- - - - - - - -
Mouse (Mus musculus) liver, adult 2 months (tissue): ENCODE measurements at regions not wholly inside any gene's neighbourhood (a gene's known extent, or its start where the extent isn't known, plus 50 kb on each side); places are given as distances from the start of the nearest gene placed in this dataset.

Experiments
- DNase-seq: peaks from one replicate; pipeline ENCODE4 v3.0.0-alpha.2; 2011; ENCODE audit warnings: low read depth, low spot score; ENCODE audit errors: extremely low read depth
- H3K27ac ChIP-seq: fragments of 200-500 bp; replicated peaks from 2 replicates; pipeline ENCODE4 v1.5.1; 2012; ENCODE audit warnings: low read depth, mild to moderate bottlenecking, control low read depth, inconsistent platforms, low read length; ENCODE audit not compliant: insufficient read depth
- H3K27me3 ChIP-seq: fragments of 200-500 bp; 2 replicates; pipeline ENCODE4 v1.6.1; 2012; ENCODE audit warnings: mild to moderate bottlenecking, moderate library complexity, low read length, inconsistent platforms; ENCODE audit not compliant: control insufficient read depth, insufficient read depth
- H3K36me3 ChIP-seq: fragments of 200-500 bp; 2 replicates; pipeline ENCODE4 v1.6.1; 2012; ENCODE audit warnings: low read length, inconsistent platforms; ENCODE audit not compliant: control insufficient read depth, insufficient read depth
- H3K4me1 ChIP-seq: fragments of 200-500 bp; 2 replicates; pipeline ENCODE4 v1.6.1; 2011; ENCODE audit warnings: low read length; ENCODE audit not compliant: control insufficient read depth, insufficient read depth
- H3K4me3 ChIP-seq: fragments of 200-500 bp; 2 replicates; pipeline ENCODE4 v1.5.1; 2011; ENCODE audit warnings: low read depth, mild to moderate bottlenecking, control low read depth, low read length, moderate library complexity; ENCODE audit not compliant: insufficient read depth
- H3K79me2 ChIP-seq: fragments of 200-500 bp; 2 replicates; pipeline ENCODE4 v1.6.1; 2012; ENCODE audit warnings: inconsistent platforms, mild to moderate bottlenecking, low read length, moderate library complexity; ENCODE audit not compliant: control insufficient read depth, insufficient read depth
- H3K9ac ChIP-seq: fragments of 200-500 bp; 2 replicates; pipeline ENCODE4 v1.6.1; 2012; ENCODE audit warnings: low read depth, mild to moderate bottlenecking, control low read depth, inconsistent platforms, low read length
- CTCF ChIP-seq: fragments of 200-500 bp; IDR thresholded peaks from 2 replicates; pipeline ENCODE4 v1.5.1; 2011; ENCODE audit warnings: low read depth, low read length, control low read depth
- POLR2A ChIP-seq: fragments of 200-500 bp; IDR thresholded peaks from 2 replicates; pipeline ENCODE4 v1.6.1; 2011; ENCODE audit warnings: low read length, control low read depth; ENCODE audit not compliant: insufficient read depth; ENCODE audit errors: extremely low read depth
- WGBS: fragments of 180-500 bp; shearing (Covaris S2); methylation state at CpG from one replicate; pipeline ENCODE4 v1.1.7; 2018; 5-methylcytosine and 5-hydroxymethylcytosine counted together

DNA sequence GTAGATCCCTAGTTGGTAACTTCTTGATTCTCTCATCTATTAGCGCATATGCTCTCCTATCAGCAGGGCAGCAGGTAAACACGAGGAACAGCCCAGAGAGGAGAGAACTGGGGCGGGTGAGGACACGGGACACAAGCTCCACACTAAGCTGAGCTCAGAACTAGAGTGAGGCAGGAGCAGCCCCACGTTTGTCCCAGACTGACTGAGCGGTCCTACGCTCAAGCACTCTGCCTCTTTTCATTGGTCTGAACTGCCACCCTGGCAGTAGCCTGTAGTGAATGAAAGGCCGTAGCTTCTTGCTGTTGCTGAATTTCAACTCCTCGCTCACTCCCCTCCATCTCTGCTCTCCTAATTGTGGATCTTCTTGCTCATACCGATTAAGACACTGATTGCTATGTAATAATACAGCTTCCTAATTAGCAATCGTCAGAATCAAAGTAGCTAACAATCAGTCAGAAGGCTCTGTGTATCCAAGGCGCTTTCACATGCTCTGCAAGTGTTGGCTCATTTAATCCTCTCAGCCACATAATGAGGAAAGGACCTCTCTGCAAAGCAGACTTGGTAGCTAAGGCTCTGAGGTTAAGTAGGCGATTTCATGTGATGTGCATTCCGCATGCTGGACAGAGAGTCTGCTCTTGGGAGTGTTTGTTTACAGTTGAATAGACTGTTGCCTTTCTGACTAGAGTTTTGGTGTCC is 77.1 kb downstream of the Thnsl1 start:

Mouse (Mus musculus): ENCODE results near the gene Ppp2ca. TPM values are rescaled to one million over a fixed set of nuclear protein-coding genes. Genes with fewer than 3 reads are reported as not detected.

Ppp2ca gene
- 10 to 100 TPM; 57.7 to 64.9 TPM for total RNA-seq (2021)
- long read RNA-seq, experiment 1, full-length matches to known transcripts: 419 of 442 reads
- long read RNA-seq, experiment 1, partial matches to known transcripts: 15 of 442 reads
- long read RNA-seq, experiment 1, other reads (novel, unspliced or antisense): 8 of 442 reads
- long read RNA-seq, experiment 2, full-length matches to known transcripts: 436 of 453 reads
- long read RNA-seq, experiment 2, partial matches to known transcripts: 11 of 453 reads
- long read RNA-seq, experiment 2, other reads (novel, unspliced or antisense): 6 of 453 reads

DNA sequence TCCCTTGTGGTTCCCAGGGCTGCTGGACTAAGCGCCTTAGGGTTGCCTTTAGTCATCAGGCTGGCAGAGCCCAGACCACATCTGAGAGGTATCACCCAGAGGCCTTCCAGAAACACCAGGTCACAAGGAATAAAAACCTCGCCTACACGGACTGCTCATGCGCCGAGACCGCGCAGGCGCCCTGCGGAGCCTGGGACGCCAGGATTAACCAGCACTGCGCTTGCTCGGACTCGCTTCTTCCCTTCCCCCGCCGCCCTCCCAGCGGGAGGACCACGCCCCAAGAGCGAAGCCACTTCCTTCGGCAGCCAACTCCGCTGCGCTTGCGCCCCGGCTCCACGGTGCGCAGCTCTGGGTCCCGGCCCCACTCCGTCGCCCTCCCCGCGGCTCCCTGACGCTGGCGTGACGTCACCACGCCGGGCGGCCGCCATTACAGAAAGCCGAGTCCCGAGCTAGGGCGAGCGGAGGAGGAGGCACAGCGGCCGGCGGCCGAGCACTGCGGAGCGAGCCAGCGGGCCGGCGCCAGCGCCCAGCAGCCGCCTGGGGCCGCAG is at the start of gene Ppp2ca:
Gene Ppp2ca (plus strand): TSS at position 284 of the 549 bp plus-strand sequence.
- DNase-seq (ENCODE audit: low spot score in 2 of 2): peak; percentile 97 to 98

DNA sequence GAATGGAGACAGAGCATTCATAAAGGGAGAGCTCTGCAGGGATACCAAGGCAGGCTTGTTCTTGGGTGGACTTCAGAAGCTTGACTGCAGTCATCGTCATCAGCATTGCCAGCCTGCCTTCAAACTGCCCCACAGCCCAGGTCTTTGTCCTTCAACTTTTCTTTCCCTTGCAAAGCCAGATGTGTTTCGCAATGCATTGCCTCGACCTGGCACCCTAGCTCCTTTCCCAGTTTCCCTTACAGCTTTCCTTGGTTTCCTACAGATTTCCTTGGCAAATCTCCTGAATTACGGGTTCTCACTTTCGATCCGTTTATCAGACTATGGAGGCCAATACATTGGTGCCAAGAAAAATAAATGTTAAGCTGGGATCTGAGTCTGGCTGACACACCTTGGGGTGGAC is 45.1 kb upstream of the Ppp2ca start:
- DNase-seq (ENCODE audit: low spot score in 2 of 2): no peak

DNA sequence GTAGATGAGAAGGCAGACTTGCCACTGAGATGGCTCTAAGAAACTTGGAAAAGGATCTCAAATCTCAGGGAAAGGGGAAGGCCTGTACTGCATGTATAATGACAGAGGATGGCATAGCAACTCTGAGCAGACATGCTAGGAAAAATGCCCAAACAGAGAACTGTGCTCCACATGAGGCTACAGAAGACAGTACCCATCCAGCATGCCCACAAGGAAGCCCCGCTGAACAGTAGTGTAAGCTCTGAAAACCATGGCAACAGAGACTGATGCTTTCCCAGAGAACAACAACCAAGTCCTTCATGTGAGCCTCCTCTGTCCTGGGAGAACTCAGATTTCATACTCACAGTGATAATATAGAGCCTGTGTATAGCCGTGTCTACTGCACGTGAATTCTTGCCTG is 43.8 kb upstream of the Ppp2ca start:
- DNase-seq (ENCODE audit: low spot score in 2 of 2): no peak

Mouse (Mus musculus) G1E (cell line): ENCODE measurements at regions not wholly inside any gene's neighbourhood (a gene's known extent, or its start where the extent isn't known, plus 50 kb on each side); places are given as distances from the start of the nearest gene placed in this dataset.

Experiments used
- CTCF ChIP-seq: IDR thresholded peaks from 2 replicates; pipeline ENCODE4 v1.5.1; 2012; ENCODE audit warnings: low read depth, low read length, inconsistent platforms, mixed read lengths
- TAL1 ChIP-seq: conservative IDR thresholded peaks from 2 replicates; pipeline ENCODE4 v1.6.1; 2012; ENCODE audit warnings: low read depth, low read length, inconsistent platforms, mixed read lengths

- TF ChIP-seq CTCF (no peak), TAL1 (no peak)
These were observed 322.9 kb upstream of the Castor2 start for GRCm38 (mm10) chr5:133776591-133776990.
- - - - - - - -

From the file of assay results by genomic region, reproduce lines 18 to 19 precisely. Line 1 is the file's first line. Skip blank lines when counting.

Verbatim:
- long read RNA-seq, experiment 1, full-length matches to known transcripts: 419 of 442 reads
- long read RNA-seq, experiment 1, partial matches to known transcripts: 15 of 442 reads